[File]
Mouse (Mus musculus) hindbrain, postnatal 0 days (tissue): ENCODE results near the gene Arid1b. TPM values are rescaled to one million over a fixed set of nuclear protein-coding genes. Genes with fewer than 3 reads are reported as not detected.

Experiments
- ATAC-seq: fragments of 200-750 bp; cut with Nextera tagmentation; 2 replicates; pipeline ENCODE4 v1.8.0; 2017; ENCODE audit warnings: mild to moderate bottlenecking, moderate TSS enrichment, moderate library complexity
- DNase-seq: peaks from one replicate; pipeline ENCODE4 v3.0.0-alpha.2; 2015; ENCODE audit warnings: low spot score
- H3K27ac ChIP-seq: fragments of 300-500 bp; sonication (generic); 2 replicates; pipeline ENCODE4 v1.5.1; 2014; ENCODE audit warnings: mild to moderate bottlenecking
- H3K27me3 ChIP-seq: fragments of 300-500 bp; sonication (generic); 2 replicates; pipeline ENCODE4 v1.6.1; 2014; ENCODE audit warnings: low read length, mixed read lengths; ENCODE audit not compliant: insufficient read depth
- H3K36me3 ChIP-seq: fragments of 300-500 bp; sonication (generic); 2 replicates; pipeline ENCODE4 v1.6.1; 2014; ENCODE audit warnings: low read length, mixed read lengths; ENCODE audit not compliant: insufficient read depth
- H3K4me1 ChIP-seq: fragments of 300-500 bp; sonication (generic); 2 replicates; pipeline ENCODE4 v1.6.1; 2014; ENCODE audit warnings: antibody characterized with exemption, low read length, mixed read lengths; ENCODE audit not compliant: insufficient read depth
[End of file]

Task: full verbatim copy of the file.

Mouse (Mus musculus) hindbrain, postnatal 0 days (tissue): ENCODE results near the gene Arid1b. TPM values are rescaled to one million over a fixed set of nuclear protein-coding genes. Genes with fewer than 3 reads are reported as not detected.

Experiments
- ATAC-seq: fragments of 200-750 bp; cut with Nextera tagmentation; 2 replicates; pipeline ENCODE4 v1.8.0; 2017; ENCODE audit warnings: mild to moderate bottlenecking, moderate TSS enrichment, moderate library complexity
- DNase-seq: peaks from one replicate; pipeline ENCODE4 v3.0.0-alpha.2; 2015; ENCODE audit warnings: low spot score
- H3K27ac ChIP-seq: fragments of 300-500 bp; sonication (generic); 2 replicates; pipeline ENCODE4 v1.5.1; 2014; ENCODE audit warnings: mild to moderate bottlenecking
- H3K27me3 ChIP-seq: fragments of 300-500 bp; sonication (generic); 2 replicates; pipeline ENCODE4 v1.6.1; 2014; ENCODE audit warnings: low read length, mixed read lengths; ENCODE audit not compliant: insufficient read depth
- H3K36me3 ChIP-seq: fragments of 300-500 bp; sonication (generic); 2 replicates; pipeline ENCODE4 v1.6.1; 2014; ENCODE audit warnings: low read length, mixed read lengths; ENCODE audit not compliant: insufficient read depth
- H3K4me1 ChIP-seq: fragments of 300-500 bp; sonication (generic); 2 replicates; pipeline ENCODE4 v1.6.1; 2014; ENCODE audit warnings: antibody characterized with exemption, low read length, mixed read lengths; ENCODE audit not compliant: insufficient read depth